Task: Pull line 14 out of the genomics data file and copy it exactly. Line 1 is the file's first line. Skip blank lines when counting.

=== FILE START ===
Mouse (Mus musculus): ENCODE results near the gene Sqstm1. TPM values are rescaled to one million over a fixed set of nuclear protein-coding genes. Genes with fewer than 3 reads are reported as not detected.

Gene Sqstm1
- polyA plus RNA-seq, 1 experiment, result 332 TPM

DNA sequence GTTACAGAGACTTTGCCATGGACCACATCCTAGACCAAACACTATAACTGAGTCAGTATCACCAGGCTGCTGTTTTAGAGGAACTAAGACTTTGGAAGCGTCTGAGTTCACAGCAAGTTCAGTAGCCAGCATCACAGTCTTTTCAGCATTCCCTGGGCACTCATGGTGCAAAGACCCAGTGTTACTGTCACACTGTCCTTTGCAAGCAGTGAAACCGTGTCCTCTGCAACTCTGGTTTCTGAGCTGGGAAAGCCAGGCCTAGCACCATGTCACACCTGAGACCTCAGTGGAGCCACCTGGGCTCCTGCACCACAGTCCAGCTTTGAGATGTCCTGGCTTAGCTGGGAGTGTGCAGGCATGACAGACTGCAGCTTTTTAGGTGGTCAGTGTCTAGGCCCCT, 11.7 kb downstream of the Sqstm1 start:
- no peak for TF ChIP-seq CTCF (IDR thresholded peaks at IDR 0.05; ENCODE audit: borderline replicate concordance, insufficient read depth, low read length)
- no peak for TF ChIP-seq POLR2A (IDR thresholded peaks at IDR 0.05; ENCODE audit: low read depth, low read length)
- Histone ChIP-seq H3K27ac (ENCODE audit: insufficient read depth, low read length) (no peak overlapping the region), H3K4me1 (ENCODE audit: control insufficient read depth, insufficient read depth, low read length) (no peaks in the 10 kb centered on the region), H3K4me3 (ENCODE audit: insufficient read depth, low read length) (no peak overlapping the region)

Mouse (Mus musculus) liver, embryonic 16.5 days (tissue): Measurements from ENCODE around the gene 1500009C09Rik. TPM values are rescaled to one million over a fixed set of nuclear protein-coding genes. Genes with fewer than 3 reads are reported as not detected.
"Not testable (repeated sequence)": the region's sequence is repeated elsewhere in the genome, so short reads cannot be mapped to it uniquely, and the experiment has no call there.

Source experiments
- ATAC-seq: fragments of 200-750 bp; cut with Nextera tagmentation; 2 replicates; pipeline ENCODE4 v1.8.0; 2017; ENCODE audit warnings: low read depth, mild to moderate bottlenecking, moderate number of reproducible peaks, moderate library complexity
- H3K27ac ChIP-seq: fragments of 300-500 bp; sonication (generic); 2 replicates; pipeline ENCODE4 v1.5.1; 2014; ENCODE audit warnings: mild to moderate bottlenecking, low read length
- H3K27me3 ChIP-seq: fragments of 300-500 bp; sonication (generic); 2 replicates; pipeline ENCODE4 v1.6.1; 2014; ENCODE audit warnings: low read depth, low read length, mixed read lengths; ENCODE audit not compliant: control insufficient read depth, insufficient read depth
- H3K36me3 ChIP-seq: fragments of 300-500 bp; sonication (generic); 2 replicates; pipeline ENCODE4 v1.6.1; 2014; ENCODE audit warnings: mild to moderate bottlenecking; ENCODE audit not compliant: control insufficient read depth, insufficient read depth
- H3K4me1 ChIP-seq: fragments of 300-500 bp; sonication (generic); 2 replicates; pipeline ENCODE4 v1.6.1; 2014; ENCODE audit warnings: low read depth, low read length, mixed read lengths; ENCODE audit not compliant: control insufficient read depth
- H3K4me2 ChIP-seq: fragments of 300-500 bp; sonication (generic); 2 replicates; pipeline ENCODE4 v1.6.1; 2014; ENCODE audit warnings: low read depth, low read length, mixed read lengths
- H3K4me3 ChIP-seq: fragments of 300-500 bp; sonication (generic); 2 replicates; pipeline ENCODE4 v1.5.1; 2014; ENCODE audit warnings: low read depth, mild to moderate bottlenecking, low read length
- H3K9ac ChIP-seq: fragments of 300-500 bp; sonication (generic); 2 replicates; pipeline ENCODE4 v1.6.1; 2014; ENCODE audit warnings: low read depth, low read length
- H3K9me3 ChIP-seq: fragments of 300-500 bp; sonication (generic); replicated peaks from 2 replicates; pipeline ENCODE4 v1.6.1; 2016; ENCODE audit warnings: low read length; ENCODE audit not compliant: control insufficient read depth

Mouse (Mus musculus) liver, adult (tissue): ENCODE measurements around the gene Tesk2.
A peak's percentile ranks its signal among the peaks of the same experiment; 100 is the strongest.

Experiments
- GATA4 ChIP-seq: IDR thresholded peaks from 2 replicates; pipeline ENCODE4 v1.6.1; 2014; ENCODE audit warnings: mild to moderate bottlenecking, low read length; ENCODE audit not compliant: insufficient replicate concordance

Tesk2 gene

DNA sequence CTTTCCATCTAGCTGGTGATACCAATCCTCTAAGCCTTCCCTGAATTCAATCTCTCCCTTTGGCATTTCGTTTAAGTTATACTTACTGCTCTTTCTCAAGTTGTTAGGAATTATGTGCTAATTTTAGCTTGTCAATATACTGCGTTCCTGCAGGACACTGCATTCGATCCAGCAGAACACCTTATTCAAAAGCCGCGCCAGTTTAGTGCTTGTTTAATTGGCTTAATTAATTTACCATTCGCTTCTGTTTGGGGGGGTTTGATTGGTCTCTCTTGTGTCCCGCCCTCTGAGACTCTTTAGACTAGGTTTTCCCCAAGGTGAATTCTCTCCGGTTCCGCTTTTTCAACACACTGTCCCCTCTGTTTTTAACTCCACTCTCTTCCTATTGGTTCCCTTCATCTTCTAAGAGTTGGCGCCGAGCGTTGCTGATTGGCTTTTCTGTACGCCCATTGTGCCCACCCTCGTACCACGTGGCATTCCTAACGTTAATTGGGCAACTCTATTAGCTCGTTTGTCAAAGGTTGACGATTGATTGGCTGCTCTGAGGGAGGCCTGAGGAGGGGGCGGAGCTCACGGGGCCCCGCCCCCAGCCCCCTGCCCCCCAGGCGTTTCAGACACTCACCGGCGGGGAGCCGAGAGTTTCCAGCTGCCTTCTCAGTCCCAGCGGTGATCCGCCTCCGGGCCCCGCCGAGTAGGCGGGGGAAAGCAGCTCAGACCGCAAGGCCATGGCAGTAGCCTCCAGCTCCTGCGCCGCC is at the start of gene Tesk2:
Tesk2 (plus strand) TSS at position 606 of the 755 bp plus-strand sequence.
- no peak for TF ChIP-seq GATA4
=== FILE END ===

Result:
- H3K36me3 ChIP-seq: fragments of 300-500 bp; sonication (generic); 2 replicates; pipeline ENCODE4 v1.6.1; 2014; ENCODE audit warnings: mild to moderate bottlenecking; ENCODE audit not compliant: control insufficient read depth, insufficient read depth